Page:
When I moved to Gurgaon from Delhi a decade and a half back this was a completely different city. Sunflower fields occupied the spaces that are now malls and it would take me anywhere from 20-30 minutes to reach South Delhi at any time of the day. I still had to travel to Delhi for the household daily needs and everyone from my “past life” would question the move.
It was during this time that Sweets Corner proved to be a savior, of sorts. Sweets Corner was an early entrant in Gurgaon and as a result very successful. There would be people waiting outside to get in and an equal number of families inside staring at those already eating in the hope to make them uncomfortable enough to finish early. The limited seating on the ground floor was only for fast food like chaat and samosas whereas upstairs was where you could have a full blown Indian meal. Sweets Corner was hot and happening and that’s by no means an understatement.
Since “change is the only constant”, Gurgaon to eventually transformed. It now takes an hour to get to South Delhi, on a good day, and the amount of people enjoying the air-conditioning in malls is an indication of the increasing population of the city. The very people who questioned my move back then are not living in Gurgaon themselves. The increase in population and infrastructure, and I won’t get political here, has resulted in a ten-fold increase of the food scene in the city, especially in the last decade. You’ll find everything and anything you want within a few kilometers of wherever you are in Gurgaon. Amidst the hustle and bustle of this “developing” city if there is one thing that has stayed in the past, it’s Sweets Corner. The place hasn’t changed except for maybe the sad realization that there no longer are lines of people waiting to get inside anymore. Sweets Corner has become one of those neighborhood halwaiwalas that you visit to get paneer, Samosas, or barfi when you have unexpected guests at home or like me occasionally have a chaat or two when in the market where it is situated. I haven’t been inside the restaurant for close to a decade now (their chaat section is outside) and can’t even think about walking up to sit in their food section on the first floor.
It’s not a question of good or bad food anymore. Sweets Corner is just stuck in history. It doesn’t have the same appeal it once did and nor does it have the legendary status some similar places do in Delhi (Kaleva for example) that would make you and I travel miles to eat here. Moreover, options like Bikanerwala and Haldiram’s have similar food available at similar prices in fancier locations and with better interiors.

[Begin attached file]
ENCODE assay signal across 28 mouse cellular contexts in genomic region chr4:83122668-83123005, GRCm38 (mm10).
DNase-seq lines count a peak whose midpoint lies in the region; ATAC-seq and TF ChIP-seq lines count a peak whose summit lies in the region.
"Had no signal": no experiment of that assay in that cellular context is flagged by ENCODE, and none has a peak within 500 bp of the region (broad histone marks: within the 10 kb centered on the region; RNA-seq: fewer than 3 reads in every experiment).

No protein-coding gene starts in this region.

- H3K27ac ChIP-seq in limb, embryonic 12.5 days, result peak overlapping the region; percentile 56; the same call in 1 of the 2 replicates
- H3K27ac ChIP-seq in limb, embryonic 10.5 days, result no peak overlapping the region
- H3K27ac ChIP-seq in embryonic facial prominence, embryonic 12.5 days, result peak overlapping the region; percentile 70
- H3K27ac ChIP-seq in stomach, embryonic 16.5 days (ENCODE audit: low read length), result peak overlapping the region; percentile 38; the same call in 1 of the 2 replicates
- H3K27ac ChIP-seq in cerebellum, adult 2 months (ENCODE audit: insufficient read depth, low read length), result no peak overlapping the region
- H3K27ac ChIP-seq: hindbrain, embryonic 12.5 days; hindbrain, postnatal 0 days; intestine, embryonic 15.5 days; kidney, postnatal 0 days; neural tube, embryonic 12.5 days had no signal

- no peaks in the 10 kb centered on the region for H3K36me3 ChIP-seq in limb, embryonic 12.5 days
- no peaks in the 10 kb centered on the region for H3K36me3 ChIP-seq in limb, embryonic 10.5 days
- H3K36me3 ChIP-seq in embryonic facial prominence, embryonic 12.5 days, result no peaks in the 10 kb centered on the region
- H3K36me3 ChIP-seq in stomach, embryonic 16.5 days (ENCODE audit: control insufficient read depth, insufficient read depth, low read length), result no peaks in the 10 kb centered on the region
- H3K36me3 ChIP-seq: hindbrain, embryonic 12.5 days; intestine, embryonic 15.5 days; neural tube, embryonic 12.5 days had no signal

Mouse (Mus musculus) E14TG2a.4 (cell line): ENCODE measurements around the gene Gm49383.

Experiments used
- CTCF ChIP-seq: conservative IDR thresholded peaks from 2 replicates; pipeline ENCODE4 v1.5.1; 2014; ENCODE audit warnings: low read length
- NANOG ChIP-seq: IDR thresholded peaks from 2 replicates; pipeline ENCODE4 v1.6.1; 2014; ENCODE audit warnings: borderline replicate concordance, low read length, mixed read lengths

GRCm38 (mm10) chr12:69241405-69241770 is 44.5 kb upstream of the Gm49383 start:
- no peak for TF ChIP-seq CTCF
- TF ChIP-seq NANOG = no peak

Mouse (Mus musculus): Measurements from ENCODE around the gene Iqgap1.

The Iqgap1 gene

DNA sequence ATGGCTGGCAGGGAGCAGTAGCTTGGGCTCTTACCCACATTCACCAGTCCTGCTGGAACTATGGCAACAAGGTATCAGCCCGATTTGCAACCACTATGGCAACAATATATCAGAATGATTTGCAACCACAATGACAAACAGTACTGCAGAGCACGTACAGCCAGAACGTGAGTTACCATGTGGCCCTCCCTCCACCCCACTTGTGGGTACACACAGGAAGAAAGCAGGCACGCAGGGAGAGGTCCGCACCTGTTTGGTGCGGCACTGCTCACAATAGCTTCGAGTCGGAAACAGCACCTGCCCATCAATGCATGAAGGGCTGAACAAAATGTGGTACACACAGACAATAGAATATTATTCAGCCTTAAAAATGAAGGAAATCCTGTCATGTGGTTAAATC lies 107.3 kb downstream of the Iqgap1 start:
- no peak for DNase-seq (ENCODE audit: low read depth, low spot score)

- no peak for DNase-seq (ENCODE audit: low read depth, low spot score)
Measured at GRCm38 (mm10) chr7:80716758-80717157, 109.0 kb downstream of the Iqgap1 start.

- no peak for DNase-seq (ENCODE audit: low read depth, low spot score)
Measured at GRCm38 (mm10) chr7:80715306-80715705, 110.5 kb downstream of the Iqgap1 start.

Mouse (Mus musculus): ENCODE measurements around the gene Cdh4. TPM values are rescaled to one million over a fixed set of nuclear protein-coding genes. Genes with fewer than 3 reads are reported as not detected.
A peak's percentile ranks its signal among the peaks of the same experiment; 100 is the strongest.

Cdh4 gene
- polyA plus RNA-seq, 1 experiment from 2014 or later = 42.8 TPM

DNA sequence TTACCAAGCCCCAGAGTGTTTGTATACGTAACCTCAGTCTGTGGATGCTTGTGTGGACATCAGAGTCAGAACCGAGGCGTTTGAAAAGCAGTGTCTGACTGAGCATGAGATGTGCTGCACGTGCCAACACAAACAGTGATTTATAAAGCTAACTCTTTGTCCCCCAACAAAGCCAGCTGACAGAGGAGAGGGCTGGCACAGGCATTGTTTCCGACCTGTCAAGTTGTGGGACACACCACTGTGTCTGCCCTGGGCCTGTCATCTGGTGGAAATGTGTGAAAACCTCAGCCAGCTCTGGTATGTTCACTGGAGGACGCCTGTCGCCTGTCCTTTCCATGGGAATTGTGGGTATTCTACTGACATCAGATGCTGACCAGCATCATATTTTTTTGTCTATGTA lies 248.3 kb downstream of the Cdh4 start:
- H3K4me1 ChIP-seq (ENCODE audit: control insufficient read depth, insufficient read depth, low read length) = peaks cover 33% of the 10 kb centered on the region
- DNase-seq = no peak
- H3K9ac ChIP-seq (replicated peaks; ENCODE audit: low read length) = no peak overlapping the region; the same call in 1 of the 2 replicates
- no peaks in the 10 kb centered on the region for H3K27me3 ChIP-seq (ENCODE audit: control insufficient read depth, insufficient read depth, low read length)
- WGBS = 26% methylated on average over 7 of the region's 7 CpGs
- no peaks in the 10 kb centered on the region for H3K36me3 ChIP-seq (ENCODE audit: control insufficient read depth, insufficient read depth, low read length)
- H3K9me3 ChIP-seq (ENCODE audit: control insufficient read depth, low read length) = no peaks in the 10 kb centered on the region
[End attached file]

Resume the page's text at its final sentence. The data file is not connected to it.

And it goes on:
But, the fact that Sweets Corner still stands after two decades of operations, even though many-a-new restaurants in the same complex have opened and shut down, is proof that there is a certain charm it holds over people. It’s also a case of familiarity and while I might have moved my business to Bikanerwala (it’s also closer to me), others, especially those in the neighborhood, might be used to and liking what Sweets Corner offers. Their chaat, the one thing I still have, is good and while nothing exceptional is quite satisfactory. Gol Gappas, Aaloo Chaat, or Cholle Bahutras, all prepared in front of you and are done so professionally in a clean manner. When I think about the food served here, I can’t find any major fault in it, but it doesn’t make me salivate or give cravings like some of the other places do.
I do have to point out that some might find the presence of flies (not mosquitoes) unhygienic, and it is, but this is something that is quite common in such establishments. Their main door is almost always open and sometimes they have food set-up outside, so the probability of flies being around is quite high. One has to use a hand as a bat to shoo-away the flies while eating and that is just the way how things are.
Sweets Corner, because of changing times primarily, has become a place to be taken for granted. You and I might not go there on purpose but have no qualms about stopping and having a bite if we are in the vicinity.
All is not lost though and with a little injection of cash into the interiors, because the food has pretty much remained consistent, Sweets Corner can still give the many newer restaurants surrounding it a run for their money. But, the place for now seems comfortable being in its present state, serving mithai ,namkeen, and chaat to locals, so whether it will ever see the same glory days as it once did so many years back is anyone’s guess.